Celebrity endorsers are not known for lingering in events which they are obliged to attend. As if to keep their mystique, they come on time but leave immediately after the requisite picture-taking and handshaking. Not John Lloyd Cruz.
He went to the preview of Art Fair Philippines 2014 last Feb. 19 as one of the Swatch endorsers. When time came to unveil the Dynamic Happy Horse painting by National Artist BenCab, he and singer Lea Salonga dutifully drew the curtain concealing the image of the black beauty in mid-gallop.
After the unveiling, Cruz stayed on to talk with some of the art patrons and collectors, check out the galleries, and even play table tennis on one of artist Louie Cordero’s installation of ping-pong tables.
Since he moved out of the family home and into his own place two years ago, he has been slowly filling his walls and nooks with works of contemporary local artists—from Elmer Borlongan, Pardo de Leon and Pow Martinez to Nikki Luna and Manuel Ocampo. He prefers paintings and sculptures.
“I choose pieces based on gut feel. It’s really more of the heart and not the mind that decides,” Cruz said when asked how he chooses and buys artworks.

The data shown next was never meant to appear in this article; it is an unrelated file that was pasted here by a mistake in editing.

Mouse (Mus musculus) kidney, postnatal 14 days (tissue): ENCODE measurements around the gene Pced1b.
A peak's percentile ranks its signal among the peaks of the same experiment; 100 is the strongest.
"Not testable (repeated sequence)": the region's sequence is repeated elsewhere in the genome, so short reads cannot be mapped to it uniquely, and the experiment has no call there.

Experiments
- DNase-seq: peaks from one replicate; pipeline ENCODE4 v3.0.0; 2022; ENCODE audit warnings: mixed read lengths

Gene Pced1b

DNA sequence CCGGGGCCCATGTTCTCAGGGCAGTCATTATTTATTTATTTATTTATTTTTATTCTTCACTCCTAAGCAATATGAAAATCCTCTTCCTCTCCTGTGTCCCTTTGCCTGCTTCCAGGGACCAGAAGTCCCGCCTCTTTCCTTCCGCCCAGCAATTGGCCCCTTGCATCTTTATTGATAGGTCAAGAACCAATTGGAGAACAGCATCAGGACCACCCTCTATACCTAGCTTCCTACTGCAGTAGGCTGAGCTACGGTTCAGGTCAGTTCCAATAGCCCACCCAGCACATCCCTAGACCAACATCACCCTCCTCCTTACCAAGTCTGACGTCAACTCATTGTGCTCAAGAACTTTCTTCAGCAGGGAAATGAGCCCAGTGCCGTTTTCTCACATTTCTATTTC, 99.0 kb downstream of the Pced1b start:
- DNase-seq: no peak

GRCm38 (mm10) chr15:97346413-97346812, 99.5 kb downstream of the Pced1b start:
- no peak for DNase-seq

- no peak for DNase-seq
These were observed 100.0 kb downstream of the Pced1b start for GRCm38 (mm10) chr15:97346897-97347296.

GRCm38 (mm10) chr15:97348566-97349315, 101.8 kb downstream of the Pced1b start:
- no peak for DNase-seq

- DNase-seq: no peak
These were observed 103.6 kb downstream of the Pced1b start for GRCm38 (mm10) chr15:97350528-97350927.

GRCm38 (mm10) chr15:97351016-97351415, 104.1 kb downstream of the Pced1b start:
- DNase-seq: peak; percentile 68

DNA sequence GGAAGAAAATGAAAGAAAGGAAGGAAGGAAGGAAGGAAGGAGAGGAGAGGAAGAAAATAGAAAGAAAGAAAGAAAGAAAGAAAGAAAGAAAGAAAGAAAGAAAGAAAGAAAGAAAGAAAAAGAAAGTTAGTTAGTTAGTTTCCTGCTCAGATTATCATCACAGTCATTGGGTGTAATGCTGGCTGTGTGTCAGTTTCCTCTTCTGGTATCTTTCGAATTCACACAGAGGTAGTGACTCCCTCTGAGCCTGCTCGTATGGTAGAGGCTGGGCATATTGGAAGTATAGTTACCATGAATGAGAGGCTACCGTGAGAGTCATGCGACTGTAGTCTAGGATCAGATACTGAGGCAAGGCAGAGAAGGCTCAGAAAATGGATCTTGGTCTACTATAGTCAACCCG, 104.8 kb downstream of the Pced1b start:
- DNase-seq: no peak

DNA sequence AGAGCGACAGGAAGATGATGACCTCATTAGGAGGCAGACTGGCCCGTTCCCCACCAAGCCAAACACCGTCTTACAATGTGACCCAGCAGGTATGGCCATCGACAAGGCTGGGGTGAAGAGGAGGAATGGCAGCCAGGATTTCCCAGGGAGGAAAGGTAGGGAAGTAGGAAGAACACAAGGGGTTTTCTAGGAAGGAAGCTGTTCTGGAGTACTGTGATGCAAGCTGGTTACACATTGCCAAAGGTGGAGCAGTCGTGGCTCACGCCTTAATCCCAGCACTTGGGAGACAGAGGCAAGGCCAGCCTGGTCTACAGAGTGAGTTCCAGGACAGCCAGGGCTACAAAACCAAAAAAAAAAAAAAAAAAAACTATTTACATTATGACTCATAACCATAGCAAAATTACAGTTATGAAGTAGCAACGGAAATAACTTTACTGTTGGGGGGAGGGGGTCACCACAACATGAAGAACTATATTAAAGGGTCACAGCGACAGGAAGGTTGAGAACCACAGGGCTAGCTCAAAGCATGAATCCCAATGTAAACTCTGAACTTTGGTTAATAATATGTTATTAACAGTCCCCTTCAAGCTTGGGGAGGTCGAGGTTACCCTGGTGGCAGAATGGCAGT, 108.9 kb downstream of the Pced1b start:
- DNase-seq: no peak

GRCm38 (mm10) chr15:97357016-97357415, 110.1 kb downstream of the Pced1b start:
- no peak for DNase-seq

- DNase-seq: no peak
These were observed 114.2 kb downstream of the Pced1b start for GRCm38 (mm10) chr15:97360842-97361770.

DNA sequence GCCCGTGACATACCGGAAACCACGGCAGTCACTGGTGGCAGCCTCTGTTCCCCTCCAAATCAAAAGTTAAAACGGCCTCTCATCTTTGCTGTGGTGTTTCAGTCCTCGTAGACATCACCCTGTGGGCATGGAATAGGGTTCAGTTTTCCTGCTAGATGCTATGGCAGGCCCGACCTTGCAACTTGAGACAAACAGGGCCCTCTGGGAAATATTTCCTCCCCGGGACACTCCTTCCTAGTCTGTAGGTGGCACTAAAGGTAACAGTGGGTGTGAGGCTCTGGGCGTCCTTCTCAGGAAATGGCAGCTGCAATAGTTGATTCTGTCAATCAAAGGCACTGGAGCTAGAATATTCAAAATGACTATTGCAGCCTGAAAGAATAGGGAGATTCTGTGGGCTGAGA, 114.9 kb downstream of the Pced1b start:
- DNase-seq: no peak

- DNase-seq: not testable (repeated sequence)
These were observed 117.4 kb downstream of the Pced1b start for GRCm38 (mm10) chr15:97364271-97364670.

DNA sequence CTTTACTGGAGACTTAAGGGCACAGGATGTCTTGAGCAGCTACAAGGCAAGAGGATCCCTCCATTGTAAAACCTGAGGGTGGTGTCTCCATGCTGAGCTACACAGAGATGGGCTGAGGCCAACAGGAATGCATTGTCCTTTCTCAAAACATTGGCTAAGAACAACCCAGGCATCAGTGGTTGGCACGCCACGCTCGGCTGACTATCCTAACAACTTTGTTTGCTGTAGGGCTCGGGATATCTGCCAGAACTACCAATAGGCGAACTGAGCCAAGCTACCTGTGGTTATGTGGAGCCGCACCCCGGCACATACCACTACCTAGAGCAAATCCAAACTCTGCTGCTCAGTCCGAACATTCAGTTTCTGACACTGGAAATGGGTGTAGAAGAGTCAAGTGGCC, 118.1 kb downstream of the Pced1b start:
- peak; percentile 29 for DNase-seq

To have an extensive glimpse of contemporary Philippine art, he was advised to see the collection of Paul Que, one of the foremost collectors in the country. And he did.
When I spotted him late afternoon at the space of Marina Cruz, the artist and wife of artist Rodel Tapaya, Cruz was gazing intently at three tableaux combining painted panels and children’s dolls.
“I wanted to get these but they’ve already been reserved,” he said, “although I also wanted this painting of a printed top on a scarlet background.” That piece, also by Marina, was reserved but Cruz still signified his interest in the piece. Judging the way the gallery’s staff fawned over him, he just might already be the proud owner of a piece—or pieces—by Marina Cruz. Apparently, in art circles as in the real world, good looks will get you somewhere.
“At least he knows what he likes,” said interior decorator Jonathan Matti, who was also at the art fair. Matti, an acquaintance of the actor, said he was aware of Cruz’s art collection.
“He isn’t moved by art trends, doesn’t join the bandwagon—and there is a bandwagon,” Matti said.
It was nearly 7 p.m. when I left the art fair, and the next batch of collectors and patrons had arrived.
Cruz was still there in the middle of a ping-pong game on one of Cordero’s wildly colored tables, seemingly oblivious to the fans and their flashing cameras.